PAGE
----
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Livestock Grazing: Federal Expenditures and Receipts Vary, Depending on the Agency and the Purpose of the Fee Charged

GAO-05-869 Published: Sep 30, 2005. Publicly Released: Oct 31, 2005.
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Ranchers pay a fee to graze their livestock on federal land. Grazing occurs primarily on federal land located in the western states managed by 10 federal agencies. Generally, the fee is based on animal unit months (AUM)--the amount of forage that a cow and her calf can eat in 1 month. For most federal land, the fee per AUM is established by a formula. Advocates argue that grazing uses federal land productively and that the grazing fee is fair. Opponents argue that grazing damages public resources and that grazing fees are too low. GAO was asked to determine the (1) extent of, and purposes for, grazing in fiscal year 2004 on lands 10 federal agencies manage; (2) amount federal agencies spent in fiscal year 2004 to manage grazing; (3) total grazing receipts the 10 agencies collected in fiscal year 2004 and amounts disbursed; and (4) fees charged in 2004 by the 10 agencies, western states, and ranchers, and reasons for any differences. In commenting on a draft of this report, the Department of the Interior and the Forest Service neither agreed nor disagreed with the findings. The Forest Service stated that the report accurately described the purpose of the grazing fee. The Army and Air Force and the Department of Energy provided technical comments, which we incorporated as appropriate. The departments of Commerce and of Justice responded that they did not have comments.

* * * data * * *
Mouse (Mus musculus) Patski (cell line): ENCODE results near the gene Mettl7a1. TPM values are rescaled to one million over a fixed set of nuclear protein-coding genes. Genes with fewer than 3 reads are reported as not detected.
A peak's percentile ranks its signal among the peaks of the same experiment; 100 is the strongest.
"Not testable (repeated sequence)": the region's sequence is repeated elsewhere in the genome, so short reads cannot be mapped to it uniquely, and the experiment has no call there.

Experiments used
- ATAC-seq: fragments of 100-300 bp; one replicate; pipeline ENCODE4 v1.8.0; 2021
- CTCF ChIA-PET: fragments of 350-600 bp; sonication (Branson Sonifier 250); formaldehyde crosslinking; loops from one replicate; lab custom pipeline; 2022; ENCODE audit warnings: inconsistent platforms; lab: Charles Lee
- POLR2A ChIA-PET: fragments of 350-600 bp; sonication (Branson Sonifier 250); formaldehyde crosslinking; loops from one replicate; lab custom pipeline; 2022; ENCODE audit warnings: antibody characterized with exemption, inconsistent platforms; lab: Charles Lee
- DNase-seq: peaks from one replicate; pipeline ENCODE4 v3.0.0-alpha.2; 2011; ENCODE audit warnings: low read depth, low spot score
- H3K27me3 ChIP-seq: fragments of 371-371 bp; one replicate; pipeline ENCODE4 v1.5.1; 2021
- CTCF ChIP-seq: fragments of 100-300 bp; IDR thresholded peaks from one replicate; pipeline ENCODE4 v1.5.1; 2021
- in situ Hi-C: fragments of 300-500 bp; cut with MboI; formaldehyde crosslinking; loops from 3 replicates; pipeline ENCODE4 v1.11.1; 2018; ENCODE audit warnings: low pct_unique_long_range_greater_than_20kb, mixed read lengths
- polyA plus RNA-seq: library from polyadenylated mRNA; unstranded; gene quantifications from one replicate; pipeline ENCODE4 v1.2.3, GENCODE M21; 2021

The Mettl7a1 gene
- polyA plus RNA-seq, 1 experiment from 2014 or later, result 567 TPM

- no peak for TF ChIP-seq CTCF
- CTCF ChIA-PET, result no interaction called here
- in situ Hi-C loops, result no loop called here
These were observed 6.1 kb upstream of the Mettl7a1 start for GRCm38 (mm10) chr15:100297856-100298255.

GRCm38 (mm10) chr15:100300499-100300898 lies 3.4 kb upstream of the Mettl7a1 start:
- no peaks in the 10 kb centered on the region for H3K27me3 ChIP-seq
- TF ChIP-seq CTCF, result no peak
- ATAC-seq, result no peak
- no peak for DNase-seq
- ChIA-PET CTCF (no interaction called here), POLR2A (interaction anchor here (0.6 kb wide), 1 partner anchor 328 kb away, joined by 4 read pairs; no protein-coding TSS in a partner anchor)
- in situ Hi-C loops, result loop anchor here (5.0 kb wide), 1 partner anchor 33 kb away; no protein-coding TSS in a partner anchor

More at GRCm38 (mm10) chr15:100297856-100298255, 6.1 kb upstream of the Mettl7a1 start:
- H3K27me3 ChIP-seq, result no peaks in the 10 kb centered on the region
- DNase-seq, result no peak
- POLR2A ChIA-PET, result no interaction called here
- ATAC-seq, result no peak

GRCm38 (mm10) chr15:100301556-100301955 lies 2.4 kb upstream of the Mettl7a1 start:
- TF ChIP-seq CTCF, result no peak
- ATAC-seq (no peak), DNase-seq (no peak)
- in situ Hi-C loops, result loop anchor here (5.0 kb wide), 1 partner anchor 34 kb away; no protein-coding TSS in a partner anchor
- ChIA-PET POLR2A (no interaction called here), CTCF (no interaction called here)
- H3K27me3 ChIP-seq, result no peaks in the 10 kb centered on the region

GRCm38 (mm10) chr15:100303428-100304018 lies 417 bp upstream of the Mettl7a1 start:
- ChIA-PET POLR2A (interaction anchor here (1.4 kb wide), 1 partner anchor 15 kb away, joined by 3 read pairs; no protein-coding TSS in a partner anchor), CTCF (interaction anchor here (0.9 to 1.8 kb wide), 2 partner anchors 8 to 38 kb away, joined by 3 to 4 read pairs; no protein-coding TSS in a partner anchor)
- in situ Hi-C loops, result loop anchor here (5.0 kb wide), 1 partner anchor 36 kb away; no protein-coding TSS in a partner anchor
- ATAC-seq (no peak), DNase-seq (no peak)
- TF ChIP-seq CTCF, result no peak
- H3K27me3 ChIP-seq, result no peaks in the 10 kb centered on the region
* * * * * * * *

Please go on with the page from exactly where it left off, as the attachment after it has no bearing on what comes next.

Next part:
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Cost analysisFederal property managementFinancial analysisGrazing rightsLand managementLand use lawLivestockPublic landsUser feesWaterborne diseases